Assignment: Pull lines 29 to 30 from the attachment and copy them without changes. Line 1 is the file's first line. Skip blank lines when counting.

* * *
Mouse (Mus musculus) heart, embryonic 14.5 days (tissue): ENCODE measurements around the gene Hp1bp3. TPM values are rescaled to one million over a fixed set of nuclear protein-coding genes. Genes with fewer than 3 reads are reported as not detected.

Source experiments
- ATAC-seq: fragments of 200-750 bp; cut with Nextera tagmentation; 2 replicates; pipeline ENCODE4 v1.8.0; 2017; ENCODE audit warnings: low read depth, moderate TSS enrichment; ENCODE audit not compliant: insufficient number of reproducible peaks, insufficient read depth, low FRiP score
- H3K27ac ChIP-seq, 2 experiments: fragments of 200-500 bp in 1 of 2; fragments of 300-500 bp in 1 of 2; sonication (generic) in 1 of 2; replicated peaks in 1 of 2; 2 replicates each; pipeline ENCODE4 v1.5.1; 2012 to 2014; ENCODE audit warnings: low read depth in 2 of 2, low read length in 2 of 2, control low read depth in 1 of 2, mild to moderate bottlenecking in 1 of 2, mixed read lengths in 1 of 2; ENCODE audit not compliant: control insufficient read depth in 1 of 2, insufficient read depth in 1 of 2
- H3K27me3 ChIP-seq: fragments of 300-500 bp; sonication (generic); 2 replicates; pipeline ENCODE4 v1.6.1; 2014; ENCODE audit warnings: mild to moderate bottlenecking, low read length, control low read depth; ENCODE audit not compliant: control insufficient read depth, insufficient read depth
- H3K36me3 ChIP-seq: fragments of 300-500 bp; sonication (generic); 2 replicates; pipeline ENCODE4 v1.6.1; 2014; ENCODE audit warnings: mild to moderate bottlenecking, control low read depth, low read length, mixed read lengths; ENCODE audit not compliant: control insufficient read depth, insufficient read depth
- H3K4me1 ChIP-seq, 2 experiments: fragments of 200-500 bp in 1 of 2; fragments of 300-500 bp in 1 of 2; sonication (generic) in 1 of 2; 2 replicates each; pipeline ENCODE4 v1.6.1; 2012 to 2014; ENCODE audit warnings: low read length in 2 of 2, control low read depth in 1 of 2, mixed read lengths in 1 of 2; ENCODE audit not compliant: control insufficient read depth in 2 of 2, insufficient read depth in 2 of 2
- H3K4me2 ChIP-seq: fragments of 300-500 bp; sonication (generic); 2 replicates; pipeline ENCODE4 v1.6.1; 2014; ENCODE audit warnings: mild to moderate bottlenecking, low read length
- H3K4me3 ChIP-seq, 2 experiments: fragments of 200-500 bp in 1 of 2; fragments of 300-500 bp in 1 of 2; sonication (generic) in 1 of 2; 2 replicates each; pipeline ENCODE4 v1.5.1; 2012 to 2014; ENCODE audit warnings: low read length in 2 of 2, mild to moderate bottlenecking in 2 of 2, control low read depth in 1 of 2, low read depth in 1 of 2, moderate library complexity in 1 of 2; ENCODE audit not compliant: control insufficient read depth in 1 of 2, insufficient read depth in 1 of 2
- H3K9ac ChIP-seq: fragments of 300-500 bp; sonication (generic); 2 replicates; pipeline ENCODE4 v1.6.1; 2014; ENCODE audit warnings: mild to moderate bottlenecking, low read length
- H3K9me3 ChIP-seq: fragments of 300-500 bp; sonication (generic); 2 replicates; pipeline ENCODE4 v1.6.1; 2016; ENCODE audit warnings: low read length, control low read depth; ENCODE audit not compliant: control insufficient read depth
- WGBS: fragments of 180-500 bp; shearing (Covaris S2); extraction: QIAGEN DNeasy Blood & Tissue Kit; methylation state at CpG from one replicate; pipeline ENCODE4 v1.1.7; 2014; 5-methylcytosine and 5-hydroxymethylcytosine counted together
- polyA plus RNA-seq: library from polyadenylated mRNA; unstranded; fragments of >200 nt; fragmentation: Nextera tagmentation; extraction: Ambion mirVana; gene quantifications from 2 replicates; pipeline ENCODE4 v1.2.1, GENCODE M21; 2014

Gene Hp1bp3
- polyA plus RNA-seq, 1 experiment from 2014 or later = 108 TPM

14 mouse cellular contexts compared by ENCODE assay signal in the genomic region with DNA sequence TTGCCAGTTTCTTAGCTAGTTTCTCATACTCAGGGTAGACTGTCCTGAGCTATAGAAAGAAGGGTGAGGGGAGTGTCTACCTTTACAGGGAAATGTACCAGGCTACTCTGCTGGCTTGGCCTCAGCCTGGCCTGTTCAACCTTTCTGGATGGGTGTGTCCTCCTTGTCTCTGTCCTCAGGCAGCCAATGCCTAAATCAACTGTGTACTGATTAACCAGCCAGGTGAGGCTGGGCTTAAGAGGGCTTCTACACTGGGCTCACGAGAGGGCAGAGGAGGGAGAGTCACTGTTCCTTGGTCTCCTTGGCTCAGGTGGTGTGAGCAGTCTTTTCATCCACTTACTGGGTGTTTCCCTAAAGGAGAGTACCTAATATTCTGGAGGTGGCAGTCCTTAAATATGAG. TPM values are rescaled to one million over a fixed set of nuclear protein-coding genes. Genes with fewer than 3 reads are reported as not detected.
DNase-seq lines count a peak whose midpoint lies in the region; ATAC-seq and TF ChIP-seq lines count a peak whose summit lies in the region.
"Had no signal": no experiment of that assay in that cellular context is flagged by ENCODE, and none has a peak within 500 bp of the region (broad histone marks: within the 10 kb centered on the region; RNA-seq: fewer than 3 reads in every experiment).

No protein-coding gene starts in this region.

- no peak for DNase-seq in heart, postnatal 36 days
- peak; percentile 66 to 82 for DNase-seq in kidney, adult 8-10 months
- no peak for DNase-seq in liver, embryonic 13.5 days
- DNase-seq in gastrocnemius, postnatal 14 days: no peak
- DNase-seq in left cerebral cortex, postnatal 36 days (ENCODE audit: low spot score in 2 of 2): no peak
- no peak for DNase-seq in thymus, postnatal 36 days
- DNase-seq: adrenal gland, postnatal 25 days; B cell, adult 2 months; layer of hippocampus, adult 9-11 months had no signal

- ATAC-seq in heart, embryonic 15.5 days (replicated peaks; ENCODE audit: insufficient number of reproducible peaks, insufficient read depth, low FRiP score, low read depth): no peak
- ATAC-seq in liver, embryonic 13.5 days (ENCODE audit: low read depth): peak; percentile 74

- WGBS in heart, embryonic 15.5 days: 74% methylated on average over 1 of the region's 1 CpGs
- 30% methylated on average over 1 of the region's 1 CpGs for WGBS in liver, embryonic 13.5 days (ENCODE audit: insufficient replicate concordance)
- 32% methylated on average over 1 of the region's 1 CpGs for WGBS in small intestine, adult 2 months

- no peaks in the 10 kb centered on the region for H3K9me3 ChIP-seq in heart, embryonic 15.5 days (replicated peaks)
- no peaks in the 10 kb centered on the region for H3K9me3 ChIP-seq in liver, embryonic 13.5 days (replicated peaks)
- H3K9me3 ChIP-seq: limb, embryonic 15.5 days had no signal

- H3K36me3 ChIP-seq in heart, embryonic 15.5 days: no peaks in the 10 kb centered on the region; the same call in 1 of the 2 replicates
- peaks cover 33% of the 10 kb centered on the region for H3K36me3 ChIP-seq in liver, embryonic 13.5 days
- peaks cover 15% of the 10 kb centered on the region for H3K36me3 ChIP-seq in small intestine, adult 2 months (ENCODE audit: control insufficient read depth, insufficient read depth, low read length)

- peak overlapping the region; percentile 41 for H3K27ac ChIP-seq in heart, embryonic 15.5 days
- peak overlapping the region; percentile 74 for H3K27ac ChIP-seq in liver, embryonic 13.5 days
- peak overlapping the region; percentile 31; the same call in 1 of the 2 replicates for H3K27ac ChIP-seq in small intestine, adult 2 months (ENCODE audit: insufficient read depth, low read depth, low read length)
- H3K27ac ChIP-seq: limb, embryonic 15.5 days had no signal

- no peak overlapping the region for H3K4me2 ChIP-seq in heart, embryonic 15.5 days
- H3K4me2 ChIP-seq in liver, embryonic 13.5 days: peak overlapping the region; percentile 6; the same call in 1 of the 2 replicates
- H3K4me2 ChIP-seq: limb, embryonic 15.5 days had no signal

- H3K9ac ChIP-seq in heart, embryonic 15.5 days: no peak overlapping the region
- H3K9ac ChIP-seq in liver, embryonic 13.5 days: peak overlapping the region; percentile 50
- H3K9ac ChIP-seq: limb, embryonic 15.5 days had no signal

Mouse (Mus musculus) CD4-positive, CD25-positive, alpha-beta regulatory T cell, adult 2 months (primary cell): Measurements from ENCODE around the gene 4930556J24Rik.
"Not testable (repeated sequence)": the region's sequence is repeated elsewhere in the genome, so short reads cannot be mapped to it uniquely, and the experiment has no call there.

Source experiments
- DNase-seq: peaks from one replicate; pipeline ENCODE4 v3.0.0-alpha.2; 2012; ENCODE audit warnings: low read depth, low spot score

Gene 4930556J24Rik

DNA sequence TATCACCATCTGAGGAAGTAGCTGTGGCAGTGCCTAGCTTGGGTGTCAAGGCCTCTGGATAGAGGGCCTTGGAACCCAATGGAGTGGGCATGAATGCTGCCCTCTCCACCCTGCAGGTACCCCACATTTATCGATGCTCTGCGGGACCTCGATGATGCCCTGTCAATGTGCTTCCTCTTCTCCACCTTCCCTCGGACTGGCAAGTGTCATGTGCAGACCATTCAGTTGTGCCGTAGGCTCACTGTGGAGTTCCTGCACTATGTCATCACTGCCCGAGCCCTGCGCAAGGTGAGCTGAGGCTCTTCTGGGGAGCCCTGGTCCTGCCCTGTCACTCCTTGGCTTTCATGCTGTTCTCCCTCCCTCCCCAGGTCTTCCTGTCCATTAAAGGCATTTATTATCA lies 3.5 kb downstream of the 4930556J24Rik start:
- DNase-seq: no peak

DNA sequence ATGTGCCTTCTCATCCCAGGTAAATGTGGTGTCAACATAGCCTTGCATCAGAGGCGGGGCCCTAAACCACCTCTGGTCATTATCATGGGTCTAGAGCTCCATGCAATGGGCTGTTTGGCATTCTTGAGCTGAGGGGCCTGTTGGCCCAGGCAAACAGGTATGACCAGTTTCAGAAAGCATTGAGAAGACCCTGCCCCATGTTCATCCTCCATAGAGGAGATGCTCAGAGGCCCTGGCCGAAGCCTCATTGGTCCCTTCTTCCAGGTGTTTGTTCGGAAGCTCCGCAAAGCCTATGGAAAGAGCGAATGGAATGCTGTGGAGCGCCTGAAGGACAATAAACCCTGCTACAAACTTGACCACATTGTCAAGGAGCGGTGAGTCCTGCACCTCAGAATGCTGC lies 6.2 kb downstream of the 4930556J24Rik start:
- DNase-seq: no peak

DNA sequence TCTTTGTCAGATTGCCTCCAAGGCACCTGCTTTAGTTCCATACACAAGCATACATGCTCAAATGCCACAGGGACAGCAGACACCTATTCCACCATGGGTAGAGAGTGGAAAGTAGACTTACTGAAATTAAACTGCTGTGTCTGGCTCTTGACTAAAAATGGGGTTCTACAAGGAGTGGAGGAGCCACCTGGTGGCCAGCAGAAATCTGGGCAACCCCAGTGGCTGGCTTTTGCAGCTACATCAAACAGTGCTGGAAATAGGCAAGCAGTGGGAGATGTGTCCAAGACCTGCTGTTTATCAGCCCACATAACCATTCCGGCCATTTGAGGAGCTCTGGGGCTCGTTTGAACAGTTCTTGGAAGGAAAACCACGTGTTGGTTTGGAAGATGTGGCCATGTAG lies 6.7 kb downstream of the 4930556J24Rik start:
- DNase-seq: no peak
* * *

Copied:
- WGBS in heart, embryonic 15.5 days: 74% methylated on average over 1 of the region's 1 CpGs
- 30% methylated on average over 1 of the region's 1 CpGs for WGBS in liver, embryonic 13.5 days (ENCODE audit: insufficient replicate concordance)